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First Thoughts: Washington fix-it insider joins Obama White House

Washington fix-it insider (John Podesta) joins the Obama White House… Why it’s a vote of confidence in current Chief of Staff Denis McDonough… New NBC/WSJ poll out first thing tomorrow morning… GOP base gets tested as elected officials 1) back away from health-care repeal, and 2) work on budget agreement with Democrats… Here’s another establishment-vs.-Tea Party primary -- John Cornyn vs. Steve Stockman… Stockman probably can’t beat Cornyn, but he further freezes leadership from making compromises with Democrats… Obama eulogizes Mandela in South Africa… And the auto bailout success story. 

John Podesta, president and chief executive officer of the Center for American Progress, attends the National Italian American Foundation Gala in Washington October 29, 2011. Joshua Roberts / Reuters file photo

*** Washington fix-it insider joins the Obama White House: Perhaps responding to Democrats and the Chattering Class inside the Beltway, President Obama is bringing in a veteran Washington insider to help him manage the executive branch. And the move comes at the lowest point so far in Obama’s presidency. NBC News confirms the news, first reported by the New York Times, that former Clinton Chief of Staff John Podesta is joining the White House as a counselor for one year. This isn’t a shakeup in the classic sense -- no one has been fired, and Podesta (who headed Obama’s transition in 2008-2009) is a familiar face to this White House. But it is what a shakeup looks like the usually calm and cool Obama World. Given his chief-of-staff work during Clinton’s second term (especially during impeachment), Podesta is very familiar with how a White House can rack up executive accomplishments when facing a recalcitrant Congress. He also knows how to work all the departments and agencies within the executive branch, which has been a weak spot for this administration. More than anything else, Podesta is essentially replacing longtime trusted adviser Pete Rouse, who is exiting the White House. Rouse was always seen as Obama’s invisible hand. But Podesta will be more visible.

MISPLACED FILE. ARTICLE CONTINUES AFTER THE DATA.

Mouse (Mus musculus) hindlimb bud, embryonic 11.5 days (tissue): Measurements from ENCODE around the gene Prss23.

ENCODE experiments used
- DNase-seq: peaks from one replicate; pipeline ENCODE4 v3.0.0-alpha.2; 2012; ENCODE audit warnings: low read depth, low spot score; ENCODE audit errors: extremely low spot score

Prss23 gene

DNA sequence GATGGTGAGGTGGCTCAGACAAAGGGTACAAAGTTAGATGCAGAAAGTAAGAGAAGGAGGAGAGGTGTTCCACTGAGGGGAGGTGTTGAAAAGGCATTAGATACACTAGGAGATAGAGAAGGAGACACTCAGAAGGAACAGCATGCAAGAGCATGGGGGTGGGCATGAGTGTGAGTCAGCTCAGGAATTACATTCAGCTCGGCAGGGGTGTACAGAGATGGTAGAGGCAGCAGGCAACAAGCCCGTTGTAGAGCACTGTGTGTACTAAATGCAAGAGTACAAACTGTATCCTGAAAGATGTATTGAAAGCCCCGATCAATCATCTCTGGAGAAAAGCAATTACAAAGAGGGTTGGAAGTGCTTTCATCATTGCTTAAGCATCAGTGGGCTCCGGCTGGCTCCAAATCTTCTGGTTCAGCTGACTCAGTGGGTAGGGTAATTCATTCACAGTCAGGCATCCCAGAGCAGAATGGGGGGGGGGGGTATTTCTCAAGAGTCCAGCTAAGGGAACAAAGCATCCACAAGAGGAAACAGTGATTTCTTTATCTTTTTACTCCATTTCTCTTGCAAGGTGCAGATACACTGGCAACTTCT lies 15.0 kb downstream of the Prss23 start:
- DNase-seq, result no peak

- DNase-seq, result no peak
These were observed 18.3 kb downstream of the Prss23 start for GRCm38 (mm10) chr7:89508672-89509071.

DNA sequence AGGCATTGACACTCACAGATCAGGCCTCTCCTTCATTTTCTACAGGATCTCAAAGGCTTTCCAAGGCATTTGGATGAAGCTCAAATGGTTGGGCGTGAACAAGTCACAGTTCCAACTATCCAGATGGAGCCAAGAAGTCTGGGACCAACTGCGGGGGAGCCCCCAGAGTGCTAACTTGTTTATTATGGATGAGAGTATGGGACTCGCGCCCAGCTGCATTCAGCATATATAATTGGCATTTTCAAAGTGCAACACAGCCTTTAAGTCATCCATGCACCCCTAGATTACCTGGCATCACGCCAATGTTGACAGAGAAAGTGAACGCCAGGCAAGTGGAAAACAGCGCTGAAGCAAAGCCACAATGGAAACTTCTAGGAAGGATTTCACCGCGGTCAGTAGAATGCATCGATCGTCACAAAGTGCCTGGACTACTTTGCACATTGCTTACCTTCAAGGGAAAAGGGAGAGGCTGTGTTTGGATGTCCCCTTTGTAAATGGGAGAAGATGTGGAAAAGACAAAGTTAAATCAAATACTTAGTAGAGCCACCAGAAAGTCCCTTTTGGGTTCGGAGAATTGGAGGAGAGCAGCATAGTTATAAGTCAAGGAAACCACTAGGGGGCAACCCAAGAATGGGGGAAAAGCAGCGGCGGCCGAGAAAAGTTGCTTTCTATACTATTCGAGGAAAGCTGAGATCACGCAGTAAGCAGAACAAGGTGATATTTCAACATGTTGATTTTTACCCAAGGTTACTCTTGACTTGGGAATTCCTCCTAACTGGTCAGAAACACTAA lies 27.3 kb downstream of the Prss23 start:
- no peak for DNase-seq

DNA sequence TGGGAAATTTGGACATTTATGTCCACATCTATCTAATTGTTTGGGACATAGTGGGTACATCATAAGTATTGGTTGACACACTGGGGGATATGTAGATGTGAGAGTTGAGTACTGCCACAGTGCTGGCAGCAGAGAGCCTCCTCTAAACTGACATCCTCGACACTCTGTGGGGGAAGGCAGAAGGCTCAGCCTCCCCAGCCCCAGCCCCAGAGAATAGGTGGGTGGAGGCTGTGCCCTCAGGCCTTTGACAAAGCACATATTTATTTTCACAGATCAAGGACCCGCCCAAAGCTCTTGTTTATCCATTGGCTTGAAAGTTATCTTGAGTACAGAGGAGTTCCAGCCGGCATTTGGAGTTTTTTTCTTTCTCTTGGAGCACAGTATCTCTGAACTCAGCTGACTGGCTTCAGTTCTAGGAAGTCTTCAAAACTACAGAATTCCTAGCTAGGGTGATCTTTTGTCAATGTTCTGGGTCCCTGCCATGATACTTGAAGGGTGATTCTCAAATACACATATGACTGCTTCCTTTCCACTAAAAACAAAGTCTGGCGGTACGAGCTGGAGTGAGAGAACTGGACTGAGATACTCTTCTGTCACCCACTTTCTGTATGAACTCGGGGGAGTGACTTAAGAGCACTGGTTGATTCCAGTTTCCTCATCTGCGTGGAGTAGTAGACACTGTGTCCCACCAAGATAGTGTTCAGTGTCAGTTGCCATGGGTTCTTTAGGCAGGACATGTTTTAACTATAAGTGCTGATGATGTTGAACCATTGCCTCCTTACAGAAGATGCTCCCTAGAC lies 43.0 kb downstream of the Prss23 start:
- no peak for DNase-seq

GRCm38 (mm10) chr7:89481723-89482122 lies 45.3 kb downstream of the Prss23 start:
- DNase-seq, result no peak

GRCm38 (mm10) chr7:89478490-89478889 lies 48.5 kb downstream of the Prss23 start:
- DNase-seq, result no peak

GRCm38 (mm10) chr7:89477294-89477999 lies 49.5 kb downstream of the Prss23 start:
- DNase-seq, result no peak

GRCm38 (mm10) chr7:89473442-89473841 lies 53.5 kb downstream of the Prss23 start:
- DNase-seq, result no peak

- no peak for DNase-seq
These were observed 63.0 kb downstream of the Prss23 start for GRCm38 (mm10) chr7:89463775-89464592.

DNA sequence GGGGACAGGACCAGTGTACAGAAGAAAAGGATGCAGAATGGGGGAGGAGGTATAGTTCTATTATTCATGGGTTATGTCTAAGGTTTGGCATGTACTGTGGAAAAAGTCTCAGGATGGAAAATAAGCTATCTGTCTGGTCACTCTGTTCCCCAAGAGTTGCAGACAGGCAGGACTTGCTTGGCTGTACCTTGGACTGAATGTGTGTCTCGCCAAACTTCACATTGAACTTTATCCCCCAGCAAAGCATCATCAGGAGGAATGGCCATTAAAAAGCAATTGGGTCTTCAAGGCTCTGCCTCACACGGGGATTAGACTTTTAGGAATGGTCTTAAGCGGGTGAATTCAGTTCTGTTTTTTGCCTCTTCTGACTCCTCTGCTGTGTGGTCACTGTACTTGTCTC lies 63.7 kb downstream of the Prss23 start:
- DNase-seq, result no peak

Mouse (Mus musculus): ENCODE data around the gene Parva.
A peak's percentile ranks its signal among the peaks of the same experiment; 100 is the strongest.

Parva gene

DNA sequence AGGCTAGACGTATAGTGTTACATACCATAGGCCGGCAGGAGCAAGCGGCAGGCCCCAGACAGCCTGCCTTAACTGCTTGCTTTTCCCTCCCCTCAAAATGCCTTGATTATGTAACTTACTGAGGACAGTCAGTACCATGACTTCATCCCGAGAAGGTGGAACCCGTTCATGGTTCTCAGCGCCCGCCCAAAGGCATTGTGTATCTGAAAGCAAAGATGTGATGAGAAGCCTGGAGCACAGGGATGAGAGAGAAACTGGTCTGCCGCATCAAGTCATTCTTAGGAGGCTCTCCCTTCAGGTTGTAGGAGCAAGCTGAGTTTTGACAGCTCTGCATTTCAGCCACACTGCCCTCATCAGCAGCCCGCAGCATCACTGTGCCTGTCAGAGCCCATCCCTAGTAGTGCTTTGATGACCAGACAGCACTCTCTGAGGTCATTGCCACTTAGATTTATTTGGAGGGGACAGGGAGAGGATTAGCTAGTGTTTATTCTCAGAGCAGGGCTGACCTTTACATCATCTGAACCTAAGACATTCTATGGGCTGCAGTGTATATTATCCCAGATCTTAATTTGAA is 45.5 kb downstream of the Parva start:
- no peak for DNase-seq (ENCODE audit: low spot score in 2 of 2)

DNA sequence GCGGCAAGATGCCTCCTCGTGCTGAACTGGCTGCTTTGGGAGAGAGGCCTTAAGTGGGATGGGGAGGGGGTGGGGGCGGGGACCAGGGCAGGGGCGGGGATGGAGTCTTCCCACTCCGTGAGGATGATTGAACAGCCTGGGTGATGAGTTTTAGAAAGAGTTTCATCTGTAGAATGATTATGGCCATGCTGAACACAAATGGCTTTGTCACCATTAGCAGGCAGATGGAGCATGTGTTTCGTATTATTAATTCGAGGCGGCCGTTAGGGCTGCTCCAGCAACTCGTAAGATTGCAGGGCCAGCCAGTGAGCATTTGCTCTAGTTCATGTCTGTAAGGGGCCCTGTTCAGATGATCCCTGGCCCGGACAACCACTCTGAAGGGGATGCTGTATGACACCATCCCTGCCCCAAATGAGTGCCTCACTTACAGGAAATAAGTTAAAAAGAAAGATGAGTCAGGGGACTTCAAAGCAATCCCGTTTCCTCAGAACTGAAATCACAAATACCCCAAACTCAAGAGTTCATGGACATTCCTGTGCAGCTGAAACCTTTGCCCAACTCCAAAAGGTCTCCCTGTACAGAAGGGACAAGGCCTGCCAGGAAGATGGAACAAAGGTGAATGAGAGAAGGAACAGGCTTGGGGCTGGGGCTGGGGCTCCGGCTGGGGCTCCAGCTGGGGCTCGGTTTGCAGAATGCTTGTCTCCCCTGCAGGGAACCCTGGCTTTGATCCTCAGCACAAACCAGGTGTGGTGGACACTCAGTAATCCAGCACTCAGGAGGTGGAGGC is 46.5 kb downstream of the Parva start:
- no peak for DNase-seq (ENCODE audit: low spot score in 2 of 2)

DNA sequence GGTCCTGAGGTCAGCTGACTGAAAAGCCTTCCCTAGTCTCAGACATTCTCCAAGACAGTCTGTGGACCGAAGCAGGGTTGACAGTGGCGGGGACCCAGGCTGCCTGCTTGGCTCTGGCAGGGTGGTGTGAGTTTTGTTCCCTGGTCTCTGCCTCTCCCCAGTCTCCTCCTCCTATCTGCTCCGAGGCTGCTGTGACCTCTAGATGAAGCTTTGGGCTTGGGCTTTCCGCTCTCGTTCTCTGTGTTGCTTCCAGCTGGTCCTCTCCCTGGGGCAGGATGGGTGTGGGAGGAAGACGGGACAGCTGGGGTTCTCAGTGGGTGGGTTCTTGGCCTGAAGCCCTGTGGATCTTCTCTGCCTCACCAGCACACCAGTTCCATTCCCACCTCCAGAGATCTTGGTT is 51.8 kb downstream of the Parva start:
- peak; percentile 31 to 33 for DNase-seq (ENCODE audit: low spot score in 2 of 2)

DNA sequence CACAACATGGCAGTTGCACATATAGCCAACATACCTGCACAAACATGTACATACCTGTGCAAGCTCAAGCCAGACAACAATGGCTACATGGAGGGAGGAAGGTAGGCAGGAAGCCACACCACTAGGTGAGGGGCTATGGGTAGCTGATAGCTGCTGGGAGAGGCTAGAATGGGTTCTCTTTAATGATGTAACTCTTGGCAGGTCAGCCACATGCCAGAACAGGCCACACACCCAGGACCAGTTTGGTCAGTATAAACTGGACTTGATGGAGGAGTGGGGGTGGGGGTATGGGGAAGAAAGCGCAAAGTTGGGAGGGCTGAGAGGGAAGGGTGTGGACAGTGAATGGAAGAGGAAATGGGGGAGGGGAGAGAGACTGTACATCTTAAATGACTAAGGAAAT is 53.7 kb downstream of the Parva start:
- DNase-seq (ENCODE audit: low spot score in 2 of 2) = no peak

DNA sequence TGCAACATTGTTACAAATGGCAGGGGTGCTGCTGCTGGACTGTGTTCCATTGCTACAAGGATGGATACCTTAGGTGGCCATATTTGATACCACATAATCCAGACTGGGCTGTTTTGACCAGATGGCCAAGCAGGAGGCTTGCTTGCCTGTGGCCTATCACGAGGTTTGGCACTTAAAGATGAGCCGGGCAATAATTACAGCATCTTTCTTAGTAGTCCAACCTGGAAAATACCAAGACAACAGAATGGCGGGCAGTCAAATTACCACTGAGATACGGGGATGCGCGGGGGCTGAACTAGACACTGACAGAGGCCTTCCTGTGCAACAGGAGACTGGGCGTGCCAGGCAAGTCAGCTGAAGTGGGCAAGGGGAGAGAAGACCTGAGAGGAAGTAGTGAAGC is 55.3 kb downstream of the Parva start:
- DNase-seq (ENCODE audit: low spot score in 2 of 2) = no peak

*** And it’s a vote of confidence in the current chief of staff: And one additional point about the Podesta hire: It should be seen as a vote of confidence in Chief of Staff Denis McDonough. Podesta is not the “chief of staff in waiting,” he and McDonough are extremely close (Podesta is seen almost weekly by reporters coming in and for meetings with him). If anything, this hire solidifies McDonough’s status in the West Wing. If there is going to be a post-health care rollout shakeup, it appears more and more likely it’s not going to be inside the West Wing but at the cabinet level.

*** New NBC/WSJ poll out tomorrow morning!!! How trying have the last couple of months been for the president and the White House? Have they taken a toll on Obama? How unpopular is Congress? Our new NBC/WSJ poll, which will be released first thing tomorrow morning, will have the answers.